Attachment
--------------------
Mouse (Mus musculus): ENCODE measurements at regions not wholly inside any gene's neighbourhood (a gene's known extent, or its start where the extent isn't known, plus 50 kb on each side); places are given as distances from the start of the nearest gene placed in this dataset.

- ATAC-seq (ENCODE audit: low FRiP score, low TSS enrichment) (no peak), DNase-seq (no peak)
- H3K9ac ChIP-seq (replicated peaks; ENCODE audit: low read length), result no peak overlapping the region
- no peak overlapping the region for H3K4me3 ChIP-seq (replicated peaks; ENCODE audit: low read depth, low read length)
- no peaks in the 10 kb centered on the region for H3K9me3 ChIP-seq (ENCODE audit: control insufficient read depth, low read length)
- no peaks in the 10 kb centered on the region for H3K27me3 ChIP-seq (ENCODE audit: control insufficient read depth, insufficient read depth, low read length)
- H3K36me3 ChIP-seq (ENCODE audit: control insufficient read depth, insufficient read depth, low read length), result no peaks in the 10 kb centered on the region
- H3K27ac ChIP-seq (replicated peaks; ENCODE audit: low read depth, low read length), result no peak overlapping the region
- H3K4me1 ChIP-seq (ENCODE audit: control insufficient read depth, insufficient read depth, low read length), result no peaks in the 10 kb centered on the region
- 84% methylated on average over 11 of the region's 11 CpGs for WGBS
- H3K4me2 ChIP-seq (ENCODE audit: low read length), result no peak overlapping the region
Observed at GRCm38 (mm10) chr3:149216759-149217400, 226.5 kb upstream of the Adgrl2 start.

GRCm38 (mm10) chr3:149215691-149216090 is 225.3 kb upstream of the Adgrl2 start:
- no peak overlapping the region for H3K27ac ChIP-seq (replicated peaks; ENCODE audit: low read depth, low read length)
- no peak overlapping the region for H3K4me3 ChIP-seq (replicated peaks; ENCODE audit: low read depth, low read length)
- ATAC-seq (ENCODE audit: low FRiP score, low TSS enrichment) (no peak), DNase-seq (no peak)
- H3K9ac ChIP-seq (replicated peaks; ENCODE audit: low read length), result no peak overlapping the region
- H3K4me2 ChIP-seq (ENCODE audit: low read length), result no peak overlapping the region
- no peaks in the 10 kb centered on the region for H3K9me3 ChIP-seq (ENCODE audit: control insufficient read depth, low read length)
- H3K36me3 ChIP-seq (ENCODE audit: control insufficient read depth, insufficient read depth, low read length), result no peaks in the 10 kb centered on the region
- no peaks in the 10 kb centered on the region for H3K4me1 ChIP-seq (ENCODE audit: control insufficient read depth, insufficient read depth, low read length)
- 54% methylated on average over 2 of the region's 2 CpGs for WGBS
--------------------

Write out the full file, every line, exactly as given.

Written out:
Mouse (Mus musculus): ENCODE measurements at regions not wholly inside any gene's neighbourhood (a gene's known extent, or its start where the extent isn't known, plus 50 kb on each side); places are given as distances from the start of the nearest gene placed in this dataset.

- ATAC-seq (ENCODE audit: low FRiP score, low TSS enrichment) (no peak), DNase-seq (no peak)
- H3K9ac ChIP-seq (replicated peaks; ENCODE audit: low read length), result no peak overlapping the region
- no peak overlapping the region for H3K4me3 ChIP-seq (replicated peaks; ENCODE audit: low read depth, low read length)
- no peaks in the 10 kb centered on the region for H3K9me3 ChIP-seq (ENCODE audit: control insufficient read depth, low read length)
- no peaks in the 10 kb centered on the region for H3K27me3 ChIP-seq (ENCODE audit: control insufficient read depth, insufficient read depth, low read length)
- H3K36me3 ChIP-seq (ENCODE audit: control insufficient read depth, insufficient read depth, low read length), result no peaks in the 10 kb centered on the region
- H3K27ac ChIP-seq (replicated peaks; ENCODE audit: low read depth, low read length), result no peak overlapping the region
- H3K4me1 ChIP-seq (ENCODE audit: control insufficient read depth, insufficient read depth, low read length), result no peaks in the 10 kb centered on the region
- 84% methylated on average over 11 of the region's 11 CpGs for WGBS
- H3K4me2 ChIP-seq (ENCODE audit: low read length), result no peak overlapping the region
Observed at GRCm38 (mm10) chr3:149216759-149217400, 226.5 kb upstream of the Adgrl2 start.

GRCm38 (mm10) chr3:149215691-149216090 is 225.3 kb upstream of the Adgrl2 start:
- no peak overlapping the region for H3K27ac ChIP-seq (replicated peaks; ENCODE audit: low read depth, low read length)
- no peak overlapping the region for H3K4me3 ChIP-seq (replicated peaks; ENCODE audit: low read depth, low read length)
- ATAC-seq (ENCODE audit: low FRiP score, low TSS enrichment) (no peak), DNase-seq (no peak)
- H3K9ac ChIP-seq (replicated peaks; ENCODE audit: low read length), result no peak overlapping the region
- H3K4me2 ChIP-seq (ENCODE audit: low read length), result no peak overlapping the region
- no peaks in the 10 kb centered on the region for H3K9me3 ChIP-seq (ENCODE audit: control insufficient read depth, low read length)
- H3K36me3 ChIP-seq (ENCODE audit: control insufficient read depth, insufficient read depth, low read length), result no peaks in the 10 kb centered on the region
- no peaks in the 10 kb centered on the region for H3K4me1 ChIP-seq (ENCODE audit: control insufficient read depth, insufficient read depth, low read length)
- 54% methylated on average over 2 of the region's 2 CpGs for WGBS